Munshi’s reading of Legrand is but a stepping stone for a momentous contribution to the debate over the raison d’être of comparative law. She proposes an “alternative approach” that “might play an important role in decolonizing and democratizing legal thought.” Her vision is one of a “broadly expanded comparative law, one that assumes a leading role in addressing an entrenched Eurocentrism in legal discourse while providing hospitable ground for a variety of critical and interdisciplinary projects, especially those that might join in the effort to decolonize higher education and to project alternative, more equitable forms of coexistence.” Continue reading "Decolonizing Comparative Law"
Regionalism in America is having a renaissance—in conceptualizing the shared and competing interests of red, blue, and purple states; in developing new possibilities for governance across the country; and in administrative law scholarship. Into this mix comes Jessica Bulman-Pozen’s timely and thoughtful article, Our Regionalism. While we usually talk about “Our Federalism,” regionalism has in fact “shaped American government over the past century,” helping to define “how power flows to and within the federal government.” (Pp. 381-382.) In making this case and exploring how regionalism’s different governance forms have, over time, both expanded the federal bureaucracy and increased state power within federal programs, Bulman-Pozen’s work also helps frame the contemporary stakes for the American polity of “regionalism’s ‘bad twin,’ sectionalism.” (P. 380.)
After first offering a “stripped-down understanding” of the term “region”— “a subnational area encompassing all or part of multiple states” (P. 383) —the article begins with a helpful taxonomy that justifies Bulman-Pozen’s claim that “regional organization pervades state and federal administration.” (P. 388.) In her conception, regional governance has developed over time to encompass three main varieties. First is interstate collaboration, in which states band together to solve a common problem. The interstate compact, provided for by Article I, Section 10 of the Constitution, is the oldest and most common of this form of regional governance, but other types exist as well, including interstate agreements (less formal than compacts because they allow for unilateral withdrawal), and “the synchronized adoption of substantially similar laws” in neighboring states. (P. 387.) Continue reading "Regional Administration and the American Experiment"
Since the New Deal, when more information became available about the hearings and reports that accompanied the passage of bills through Congress, lawyers and judges have been fighting over how to read legislation. Law professors have joined the fray, debating questions such as how far courts can stray from the plain meaning of the text and how reliably courts can look to legislative history in attempting to make sense of the words of the statute. Every interpretive method promises fidelity to Congress as the first branch of government, but the methods deliver very different forms of fidelity. Some prize the words themselves, using dictionaries and canons to give them meaning; others look for meaning in the purposes and debates that animated the legislation.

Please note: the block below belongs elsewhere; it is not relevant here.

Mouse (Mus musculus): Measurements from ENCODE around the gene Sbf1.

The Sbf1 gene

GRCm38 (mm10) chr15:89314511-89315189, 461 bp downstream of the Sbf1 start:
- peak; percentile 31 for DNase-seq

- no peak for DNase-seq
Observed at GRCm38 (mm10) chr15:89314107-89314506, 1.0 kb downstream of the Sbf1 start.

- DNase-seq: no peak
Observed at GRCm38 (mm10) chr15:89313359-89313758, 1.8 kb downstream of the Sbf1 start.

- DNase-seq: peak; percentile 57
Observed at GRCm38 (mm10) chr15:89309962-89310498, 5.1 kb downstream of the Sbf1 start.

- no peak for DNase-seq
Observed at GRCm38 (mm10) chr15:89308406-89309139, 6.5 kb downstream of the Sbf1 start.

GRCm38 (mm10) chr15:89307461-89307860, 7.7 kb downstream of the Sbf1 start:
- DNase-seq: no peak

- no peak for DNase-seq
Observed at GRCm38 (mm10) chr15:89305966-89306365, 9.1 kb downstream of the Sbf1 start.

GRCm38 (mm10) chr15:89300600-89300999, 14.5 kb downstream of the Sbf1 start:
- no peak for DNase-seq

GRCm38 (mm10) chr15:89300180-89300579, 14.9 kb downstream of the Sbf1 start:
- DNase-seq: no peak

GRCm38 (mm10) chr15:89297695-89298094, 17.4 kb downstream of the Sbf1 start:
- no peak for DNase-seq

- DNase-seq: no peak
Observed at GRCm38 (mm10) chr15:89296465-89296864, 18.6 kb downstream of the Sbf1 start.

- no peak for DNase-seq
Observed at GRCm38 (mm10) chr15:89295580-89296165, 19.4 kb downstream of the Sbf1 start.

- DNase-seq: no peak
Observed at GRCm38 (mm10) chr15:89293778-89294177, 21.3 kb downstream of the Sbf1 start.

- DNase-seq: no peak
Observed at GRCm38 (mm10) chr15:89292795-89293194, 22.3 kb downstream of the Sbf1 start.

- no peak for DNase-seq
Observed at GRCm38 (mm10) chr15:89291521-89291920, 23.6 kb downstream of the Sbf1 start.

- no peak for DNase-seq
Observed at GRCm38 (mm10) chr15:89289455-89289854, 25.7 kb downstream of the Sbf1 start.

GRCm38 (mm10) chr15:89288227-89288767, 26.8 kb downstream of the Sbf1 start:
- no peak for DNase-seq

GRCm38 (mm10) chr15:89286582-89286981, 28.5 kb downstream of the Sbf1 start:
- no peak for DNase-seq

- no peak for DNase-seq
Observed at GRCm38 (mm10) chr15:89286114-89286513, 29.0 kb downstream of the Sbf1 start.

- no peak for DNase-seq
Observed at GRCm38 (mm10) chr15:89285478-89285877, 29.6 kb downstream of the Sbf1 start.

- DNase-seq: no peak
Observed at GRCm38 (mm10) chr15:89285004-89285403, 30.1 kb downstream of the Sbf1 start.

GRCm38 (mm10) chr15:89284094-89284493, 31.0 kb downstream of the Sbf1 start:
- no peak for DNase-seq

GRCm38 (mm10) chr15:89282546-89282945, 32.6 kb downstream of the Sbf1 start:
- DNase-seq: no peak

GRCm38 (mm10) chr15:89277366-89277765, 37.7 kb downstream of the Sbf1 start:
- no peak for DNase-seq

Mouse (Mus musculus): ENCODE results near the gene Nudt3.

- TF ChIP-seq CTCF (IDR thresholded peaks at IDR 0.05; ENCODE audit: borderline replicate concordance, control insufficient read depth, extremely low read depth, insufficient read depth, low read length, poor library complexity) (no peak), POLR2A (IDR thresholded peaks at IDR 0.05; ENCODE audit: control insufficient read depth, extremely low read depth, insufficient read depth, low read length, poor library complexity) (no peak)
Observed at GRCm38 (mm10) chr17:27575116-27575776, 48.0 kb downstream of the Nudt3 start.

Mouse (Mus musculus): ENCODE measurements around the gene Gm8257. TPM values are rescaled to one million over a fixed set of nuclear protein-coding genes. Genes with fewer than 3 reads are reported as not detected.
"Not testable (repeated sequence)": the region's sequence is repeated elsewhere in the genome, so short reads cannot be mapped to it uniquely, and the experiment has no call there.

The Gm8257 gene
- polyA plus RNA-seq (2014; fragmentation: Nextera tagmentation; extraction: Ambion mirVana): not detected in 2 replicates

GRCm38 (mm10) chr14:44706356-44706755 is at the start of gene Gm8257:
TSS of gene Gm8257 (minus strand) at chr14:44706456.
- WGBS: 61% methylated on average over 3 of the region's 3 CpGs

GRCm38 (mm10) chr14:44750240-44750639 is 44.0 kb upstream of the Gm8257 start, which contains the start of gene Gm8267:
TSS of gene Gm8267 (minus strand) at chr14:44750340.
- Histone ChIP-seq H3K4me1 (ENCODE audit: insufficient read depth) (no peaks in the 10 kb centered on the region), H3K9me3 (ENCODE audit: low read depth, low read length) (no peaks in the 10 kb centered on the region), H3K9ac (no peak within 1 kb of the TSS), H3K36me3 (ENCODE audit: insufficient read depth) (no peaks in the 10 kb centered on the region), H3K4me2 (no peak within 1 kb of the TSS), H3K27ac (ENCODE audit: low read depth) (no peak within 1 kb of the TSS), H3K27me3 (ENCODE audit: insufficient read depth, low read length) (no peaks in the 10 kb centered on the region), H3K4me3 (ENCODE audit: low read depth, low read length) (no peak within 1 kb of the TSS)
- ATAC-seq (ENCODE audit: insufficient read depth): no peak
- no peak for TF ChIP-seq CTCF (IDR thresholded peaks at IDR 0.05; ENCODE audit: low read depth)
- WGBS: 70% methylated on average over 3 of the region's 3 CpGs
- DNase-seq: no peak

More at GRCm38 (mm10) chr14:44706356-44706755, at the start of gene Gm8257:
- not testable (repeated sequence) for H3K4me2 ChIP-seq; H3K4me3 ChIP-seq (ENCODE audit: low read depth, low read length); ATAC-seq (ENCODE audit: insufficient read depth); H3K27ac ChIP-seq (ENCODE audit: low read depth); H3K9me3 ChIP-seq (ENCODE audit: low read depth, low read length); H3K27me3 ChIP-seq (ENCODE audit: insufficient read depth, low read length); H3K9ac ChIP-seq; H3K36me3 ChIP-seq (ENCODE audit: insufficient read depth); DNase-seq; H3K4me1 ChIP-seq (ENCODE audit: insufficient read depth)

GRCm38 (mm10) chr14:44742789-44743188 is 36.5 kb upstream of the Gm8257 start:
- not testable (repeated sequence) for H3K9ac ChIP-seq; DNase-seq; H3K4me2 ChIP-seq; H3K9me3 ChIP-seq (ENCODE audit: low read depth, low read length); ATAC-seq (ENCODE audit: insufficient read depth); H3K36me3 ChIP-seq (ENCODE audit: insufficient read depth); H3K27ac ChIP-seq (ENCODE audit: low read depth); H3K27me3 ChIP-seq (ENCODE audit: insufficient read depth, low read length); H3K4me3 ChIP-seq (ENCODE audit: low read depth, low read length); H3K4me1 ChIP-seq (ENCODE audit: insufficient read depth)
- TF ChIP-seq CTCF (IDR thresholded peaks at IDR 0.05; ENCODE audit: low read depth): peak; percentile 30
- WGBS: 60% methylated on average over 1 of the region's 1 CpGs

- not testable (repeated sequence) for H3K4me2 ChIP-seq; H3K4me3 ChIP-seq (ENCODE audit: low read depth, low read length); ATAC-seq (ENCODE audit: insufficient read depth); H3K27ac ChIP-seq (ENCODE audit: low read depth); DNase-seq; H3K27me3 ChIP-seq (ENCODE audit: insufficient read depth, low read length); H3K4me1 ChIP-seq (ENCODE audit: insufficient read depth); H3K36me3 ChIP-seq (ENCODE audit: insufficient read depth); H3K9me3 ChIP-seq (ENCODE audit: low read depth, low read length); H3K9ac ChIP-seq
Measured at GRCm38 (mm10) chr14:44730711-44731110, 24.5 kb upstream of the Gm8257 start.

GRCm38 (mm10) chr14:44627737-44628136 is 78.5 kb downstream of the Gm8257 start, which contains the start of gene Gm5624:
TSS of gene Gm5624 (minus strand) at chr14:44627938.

Enter Victoria Nourse. In a series of articles drawing on her experience as a key staffer in Congress, Nourse argues that we should all take a class in Congress 101. That is, both textualists and purposivists approach the words of a statute with a shared misunderstanding of the way members of Congress do their work. The words of the statute count in Nourse’s telling, but they must be read with an appreciation of the nature of the legislative process. That insight, shared with positive political theorists, sets the stage for Nourse’s critique of modern methods of interpretation and her attempt to construct an alternative approach, one she calls a “legislative decision” mode of interpretation. Continue reading "Statutory Interpretation for Courts and Lawyers"
One of the key contributions Melissa Milewski makes in her important new book, Litigating Across the Color Line, is a novel and rather surprising answer to a central question for historians of race and the law: why, in the period between Reconstruction and the modern civil rights era, did African Americans maintain such faith in the courts?
The standard answer, in one version or another, has been: what else did they have? During decades when the controlling institutions of American society systematically oppressed blacks, the courts, and particularly the federal courts, were the least bad choice available for oppressed racial minorities. This helps explain why the NAACP invested time and resources in litigation campaigns in its early years; it also helps explain why African American attorneys such as Charles Houston and Thurgood Marshall committed themselves to a path that placed lawyers and judges at the vanguard of the battle against Jim Crow. Continue reading "Quiet Justice"
Designs for articles of manufacture are eligible for design patent protection under section 171 of the Patent Act if they are “new, original and ornamental.” As is clear on the face of this provision, design patent subject matter is limited to designs for “articles of manufacture”—other types of design, including architectural design, would seem to be excluded. But what exactly is included? What is a “design for an article of manufacture”? In an important new article, The Article of Manufacture in 1877, Sarah Burstein provides critical historical context on that question.
Courts and the Patent Office have in recent years given “article of manufacture” a very broad interpretation. They have, for instance, accepted as design patent subject matter the design of a spray pattern for a water fountain, the design of the shank portion of a drill bit, and graphical user interface (GUI) designs (so long as they are depicted in a little rectangle to indicate—nominally—that they show up on a screen). As a subject matter threshold, then, the article of manufacture requirement has in recent years excluded very little from design patent protection. Continue reading "Designing Design Patent Subject Matter"